Though, if you asked my dad, his greatest achievement wasn’t another trophy. It was the opportunity to instill in the next generation lessons in both the machining industry and in life, through a hunk of metal. In fact, 10 financial sponsors have backed that mission to be a part of the change in Ashtabula County: to teach through experience and personal investment the value of hard work. The hum of the weapon, sparks flying on contact, curling metal, bots rendered useless then reconstructed are just the surface. Behind all of it, is a draw for students to realize the necessity of the machining industry as they gain the skills to succeed within it. This year I brought home two excited kiddos who took foam building blocks, constructed their own “robots” with unique names and battled them against each other in makeshift rounds. I may be a little biased, but I’m so thankful that my dad had the foresight to see this thing through and the momentum from year to year to keep pushing his students to greater heights. It isn’t just the students who are all the better for it.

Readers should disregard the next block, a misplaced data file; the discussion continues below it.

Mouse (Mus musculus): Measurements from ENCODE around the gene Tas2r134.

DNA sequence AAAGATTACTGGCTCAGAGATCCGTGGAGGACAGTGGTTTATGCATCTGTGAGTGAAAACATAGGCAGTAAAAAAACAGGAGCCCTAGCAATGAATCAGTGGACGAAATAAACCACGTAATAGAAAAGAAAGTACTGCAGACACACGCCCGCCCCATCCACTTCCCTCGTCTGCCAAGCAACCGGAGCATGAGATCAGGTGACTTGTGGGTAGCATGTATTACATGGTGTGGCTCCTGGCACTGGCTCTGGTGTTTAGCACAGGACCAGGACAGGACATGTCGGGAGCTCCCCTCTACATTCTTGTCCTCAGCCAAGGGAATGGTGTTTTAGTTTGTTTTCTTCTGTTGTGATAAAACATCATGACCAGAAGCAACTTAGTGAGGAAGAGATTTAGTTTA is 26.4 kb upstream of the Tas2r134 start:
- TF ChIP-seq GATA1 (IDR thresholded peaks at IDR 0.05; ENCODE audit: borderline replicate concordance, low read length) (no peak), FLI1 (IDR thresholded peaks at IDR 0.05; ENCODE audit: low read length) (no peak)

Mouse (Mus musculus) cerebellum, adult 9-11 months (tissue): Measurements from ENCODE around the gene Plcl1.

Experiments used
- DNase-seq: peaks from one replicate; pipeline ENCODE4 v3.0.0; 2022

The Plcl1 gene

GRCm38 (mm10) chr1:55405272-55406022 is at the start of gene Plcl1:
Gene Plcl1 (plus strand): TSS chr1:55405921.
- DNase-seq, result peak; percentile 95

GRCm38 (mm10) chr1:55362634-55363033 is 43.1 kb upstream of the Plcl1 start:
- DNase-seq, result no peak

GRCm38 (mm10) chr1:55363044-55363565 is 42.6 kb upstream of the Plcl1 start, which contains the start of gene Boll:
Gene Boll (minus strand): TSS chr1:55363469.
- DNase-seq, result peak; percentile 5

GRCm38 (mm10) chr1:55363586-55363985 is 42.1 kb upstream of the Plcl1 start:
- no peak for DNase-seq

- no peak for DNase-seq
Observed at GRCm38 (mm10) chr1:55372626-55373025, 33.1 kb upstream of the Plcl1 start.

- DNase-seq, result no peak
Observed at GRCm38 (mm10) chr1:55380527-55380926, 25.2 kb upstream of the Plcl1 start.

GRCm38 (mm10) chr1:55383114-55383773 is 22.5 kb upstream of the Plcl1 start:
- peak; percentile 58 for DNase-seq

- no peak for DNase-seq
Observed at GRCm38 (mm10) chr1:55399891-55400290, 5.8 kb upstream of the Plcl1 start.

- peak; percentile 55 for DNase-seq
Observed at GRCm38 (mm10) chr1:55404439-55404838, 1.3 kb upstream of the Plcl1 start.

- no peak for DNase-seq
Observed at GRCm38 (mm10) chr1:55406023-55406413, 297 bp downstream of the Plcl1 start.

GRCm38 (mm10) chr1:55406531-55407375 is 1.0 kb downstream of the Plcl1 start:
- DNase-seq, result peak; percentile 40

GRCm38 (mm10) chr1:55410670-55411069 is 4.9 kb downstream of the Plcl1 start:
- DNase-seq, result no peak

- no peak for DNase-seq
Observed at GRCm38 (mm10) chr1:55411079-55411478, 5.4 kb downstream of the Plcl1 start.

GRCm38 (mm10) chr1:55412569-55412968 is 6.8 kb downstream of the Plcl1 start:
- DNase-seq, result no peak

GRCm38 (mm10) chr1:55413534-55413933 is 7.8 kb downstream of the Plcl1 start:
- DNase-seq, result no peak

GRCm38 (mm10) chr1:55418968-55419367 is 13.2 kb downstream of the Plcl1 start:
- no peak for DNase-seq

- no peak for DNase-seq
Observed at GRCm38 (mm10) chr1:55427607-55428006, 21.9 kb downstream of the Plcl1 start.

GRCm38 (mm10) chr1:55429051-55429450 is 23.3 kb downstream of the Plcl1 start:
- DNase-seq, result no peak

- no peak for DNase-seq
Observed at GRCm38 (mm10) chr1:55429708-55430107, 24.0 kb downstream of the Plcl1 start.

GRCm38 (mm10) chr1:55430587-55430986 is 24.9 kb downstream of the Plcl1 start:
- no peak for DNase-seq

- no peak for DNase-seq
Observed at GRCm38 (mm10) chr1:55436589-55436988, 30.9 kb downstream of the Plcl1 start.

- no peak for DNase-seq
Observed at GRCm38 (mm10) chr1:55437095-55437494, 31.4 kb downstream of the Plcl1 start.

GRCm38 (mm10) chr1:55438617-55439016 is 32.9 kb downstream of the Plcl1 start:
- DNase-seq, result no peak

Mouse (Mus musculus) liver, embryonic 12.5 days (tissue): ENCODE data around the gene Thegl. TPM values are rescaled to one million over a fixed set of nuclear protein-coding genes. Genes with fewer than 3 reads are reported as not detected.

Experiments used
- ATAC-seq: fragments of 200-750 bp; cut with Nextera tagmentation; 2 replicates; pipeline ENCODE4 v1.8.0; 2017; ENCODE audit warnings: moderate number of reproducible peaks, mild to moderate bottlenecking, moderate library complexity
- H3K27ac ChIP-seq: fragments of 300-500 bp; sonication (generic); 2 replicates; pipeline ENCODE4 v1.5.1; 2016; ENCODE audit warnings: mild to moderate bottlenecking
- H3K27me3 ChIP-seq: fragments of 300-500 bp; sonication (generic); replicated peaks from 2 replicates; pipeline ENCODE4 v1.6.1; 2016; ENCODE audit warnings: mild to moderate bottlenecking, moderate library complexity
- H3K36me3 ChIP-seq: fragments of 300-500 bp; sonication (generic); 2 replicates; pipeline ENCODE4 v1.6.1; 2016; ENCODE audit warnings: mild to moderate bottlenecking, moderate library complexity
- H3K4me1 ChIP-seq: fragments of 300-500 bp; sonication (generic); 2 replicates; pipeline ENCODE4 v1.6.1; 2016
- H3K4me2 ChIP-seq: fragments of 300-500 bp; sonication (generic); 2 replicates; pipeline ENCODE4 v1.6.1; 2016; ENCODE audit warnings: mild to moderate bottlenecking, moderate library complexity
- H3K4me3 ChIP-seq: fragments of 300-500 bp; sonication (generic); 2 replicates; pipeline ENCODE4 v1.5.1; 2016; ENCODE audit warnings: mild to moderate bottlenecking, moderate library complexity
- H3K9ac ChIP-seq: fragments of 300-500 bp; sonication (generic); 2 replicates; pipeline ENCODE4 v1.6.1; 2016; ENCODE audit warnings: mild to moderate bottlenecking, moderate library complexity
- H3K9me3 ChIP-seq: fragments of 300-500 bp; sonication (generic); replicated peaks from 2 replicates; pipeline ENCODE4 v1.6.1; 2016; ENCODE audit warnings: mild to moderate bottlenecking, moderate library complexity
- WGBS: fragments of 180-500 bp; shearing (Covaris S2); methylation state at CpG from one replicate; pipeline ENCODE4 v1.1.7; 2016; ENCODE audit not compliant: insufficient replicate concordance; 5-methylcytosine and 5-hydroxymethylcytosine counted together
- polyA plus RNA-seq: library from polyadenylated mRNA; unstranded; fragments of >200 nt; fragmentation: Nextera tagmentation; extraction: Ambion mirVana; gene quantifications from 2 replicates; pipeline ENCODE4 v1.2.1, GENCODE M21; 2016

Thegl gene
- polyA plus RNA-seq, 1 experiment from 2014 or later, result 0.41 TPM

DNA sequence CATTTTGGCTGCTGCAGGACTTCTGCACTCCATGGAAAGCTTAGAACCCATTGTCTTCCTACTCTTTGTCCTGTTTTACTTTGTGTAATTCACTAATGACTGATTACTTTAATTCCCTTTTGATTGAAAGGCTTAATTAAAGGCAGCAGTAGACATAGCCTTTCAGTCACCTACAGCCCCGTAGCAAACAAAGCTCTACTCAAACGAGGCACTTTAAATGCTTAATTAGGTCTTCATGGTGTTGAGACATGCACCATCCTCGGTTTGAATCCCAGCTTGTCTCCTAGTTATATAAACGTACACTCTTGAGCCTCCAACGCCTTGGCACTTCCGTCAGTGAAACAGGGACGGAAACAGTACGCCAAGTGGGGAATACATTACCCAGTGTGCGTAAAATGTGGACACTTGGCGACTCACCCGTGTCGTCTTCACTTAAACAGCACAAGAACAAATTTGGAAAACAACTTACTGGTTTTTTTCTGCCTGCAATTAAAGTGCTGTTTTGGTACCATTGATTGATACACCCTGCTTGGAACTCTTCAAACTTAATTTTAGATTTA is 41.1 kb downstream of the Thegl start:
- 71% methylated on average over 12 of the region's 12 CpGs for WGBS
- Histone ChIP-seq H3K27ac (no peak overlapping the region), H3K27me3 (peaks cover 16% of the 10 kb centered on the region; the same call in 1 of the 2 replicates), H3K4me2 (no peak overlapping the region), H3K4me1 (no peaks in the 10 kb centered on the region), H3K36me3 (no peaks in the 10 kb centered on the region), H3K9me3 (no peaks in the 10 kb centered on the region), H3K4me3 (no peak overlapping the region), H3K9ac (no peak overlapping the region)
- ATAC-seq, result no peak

What type of employer is HGR? Buyer spotlight with Jason Arnett

HGR Buyer Jason Arnett

When did you start with HGR and why?

June 2014. I was intrigued by the opportunity to have a multi-state territory and had a background in sales but this was different being on the buyer side rather than the sales side.

What were you doing before HGR?

Medical, equipment and specialty lumber sales

What is your territory, and what do you do on a daily basis?

The Midatlantic (Delaware, Maryland, Virginia and North Carolina)

Monday is spent in the office following up on offers and getting the schedule together, getting your appointments set for the week. The rest of the week is out on appointments and looking at equipment, taking pictures, and setting expectations with customers. The deals are sent through Dataflo and the offer goes out to the customer. Then, we follow up on offers, sometimes on Mondays and sometimes in the car driving between appointments. I spend one to two overnights per week out on the road.

What do you like most about your job?

I like being in front of the customers and interacting with them in person, basically, the whole process of the inspection.

What’s your greatest challenge?

Convincing some of the customers that they would do better selling to HGR as opposed to scrapping the equipment. It goes back to setting expectations and helping them to understand that we don’t offer retail pricing because we are an industrial reseller of used equipment.

What’s your most interesting moment at HGR?